A bill to hide government actions both large and small from public scrutiny is quietly making its way through the Wisconsin legislature.
A budget committee voted to approve the bill Thursday along party lines with only Republicans voting for it. It still must pass both houses and be signed into law by the governor.
The dismantling of Wisconsin’s open record laws is unprecedented and would enable lawmakers to hide their actions from the media and the public. The bill would effectively draw a curtain over the government’s actions as it would extend to legislative aids, committee hearings, oversight, and all communications even down to school board meetings.
Wisconsin Republicans on the Joint Finance Committee refused to say who proposed the bill.
Some activists, however, are crying foul.
Bill Lueders, president of the Wisconsin Freedom of Information Council, told the USA Today the bill would damage the democratic process.
“These radical and sweeping changes represent a full-frontal attack on Wisconsin’s history of open government. They are clearly intended to block the public from discovering what factors drive the official actions of government, especially the Legislature, and will inevitably lead to abuse, malfeasance and corruption.”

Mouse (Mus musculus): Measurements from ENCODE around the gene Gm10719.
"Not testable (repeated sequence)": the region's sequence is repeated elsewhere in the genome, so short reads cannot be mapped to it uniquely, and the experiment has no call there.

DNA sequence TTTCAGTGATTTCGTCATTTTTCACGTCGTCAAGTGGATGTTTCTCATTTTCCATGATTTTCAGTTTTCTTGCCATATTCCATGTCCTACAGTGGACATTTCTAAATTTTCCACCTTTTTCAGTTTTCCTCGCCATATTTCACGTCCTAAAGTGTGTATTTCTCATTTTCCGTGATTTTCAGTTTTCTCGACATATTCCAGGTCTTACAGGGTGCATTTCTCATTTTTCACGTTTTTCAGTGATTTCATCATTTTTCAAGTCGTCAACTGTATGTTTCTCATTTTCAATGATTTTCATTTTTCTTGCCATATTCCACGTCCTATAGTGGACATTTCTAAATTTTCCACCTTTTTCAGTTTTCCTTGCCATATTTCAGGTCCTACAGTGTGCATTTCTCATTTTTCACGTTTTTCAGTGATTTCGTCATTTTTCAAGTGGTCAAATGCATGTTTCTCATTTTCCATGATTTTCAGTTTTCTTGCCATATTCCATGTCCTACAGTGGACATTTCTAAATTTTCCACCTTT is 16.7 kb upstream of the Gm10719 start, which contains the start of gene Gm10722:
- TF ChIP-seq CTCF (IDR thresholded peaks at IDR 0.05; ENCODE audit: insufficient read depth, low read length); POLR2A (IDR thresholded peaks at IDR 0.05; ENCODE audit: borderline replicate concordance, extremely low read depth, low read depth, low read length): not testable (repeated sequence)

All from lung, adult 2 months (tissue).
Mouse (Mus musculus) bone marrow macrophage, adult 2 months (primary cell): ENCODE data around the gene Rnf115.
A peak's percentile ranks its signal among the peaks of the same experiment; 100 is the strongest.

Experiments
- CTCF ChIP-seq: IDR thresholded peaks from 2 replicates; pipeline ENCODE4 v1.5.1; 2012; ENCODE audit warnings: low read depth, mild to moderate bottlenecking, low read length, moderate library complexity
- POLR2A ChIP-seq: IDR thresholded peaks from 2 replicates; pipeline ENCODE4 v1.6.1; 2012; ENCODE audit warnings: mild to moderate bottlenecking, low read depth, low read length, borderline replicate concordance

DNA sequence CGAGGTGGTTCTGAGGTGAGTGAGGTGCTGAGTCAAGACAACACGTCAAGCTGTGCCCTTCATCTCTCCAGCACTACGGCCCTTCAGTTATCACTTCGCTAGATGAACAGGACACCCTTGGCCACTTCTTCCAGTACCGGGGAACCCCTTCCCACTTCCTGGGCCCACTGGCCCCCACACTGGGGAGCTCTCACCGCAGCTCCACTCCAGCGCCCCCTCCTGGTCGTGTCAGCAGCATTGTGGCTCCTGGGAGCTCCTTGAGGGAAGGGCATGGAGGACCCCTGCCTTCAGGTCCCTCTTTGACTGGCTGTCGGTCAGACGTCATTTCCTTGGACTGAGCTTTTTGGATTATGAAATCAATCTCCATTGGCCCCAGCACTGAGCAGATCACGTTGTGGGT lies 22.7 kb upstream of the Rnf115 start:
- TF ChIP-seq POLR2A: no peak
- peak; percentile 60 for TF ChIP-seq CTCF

Other groups are also concerned about the Wisconsin government attempting to hide its action from an inquiring public.
These groups include: The Wisconsin Freedom of Information Council, Madison chapter of the Society of Professional Journalists, One Wisconsin Now, MacIver Institute for Public Policy and the conservative Wisconsin Institute for Law & Liberty.
This isn’t the first time the Wisconsin government has attempted to hide its actions from the light of day.
In 2013 lawmakers tried to remove the Wisconsin Center for Investigative Journalism from the University of Wisconsin-Madison campus.
The move to hide the dealings of the Wisconsin government come as Gov. Scott Walker is about to begin his bid for president and the bill would enable him to hide data on the state’s job creation bill that has come under scrutiny.
Joel Christopher, vice president of news for Gannett Wisconsin Media, told the USA Today the move to hide the Wisconsin’s government’s actions moves the state in the wrong direction.
“Governing in secrecy strikes at the fundamental values of representative democracy. This proposal should be frightening and worrisome for all Wisconsin residents.”
Other bills being considered by the Wisconsin legislature this year include removing worker’s rights not to work weekends. Wisconsin is only one of 13 states requiring businesses to give workers one day off a week, but that could soon be a thing of the past.
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